Saturday, 17 March 2012
So here I was, watching Donnie Darko for the second time, and something that had been imprinted on my memory failed to materialize. This in turn made me feel a sense of disappointment watching the movie. You know why? My favorite bit never happened! I felt cheated, I flet like my imagination was better than Richard Kelly's. He'd fucked up his own movie (this being the directors cut after all), when all he had to do was ask, I'd have put him straight. Echo & The Bunnymen's Killing Moon, is greater than most things, certainly Kelly's movie.
I'd always remembered Killing Moon playing over the opening scene of Jake Gyllenhaal (playing Donnie) cycling to school in that most intense manner. Instead, watching the movie now, I got some wishy washy INXS nonsense (that admittedly sounds better than it did back in the day). My viewing of the movie never recovered. Killing Moon ended up in some queasy party scene (just the ending of the 12inch version). It didn't save Donnie Darko. I'm being harsh of course. Donnie Darko really is a fine film about mental illness, even if it's a little adolescent and enthrall of David Lynch.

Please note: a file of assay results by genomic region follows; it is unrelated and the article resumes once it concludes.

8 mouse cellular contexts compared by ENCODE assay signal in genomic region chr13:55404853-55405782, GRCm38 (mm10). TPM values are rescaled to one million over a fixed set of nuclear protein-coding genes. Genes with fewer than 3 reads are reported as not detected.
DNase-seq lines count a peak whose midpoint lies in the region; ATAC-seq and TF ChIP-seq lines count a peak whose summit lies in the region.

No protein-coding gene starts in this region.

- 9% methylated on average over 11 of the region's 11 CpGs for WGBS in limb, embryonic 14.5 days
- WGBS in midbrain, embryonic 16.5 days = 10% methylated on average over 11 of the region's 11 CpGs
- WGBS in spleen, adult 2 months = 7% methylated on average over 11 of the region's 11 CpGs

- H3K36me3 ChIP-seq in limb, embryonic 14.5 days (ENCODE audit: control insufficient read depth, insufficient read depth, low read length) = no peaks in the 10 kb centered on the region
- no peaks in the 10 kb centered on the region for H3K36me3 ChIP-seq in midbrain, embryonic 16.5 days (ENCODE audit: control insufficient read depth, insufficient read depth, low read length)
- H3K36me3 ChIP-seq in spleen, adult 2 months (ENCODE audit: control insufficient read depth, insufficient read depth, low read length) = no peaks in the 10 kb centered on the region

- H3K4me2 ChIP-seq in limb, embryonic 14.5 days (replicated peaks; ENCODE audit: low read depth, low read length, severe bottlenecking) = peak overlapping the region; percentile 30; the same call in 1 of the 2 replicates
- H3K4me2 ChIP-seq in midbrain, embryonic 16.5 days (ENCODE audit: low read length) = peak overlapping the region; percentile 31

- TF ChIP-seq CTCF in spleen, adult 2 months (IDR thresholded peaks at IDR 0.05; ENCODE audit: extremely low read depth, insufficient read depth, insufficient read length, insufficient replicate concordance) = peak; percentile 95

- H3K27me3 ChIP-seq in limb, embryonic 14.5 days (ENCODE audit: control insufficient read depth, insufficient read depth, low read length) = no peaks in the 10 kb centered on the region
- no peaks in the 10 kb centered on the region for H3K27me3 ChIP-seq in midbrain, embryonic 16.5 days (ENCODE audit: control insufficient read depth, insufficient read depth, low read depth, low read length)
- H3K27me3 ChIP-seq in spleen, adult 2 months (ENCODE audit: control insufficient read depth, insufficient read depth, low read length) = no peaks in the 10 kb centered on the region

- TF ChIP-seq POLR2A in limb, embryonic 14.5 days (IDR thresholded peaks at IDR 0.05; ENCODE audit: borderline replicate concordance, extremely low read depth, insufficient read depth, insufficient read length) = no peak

Gyllenhaal is superb here, drawing us into his world of paranoia, impending doom, dark thoughts and giant rabbits called Frank. This horror, teen movie, sc-fi mash up is often great. It's like the bastard, twisted offspring of Back To The Future, as if Back To The Future had been filmed on magic mushrooms. If I was 16 Donnie Darko would be my favorite movie ever. The sad fact remains, nothing here is as fuckable as Mac's lips.
David Lynch quoted Upanishads once to say: "We are like the spider. We weave our life and then move along in it. We are like the dreamer who dreams and then lives in the dream. This is true for the entire universe." Lynch brought this up in connection to Inland Empire in 2006, although if I think of his films, the quote opens up any movie of his. The same quote helps to sum up what Donnie Darko is all about.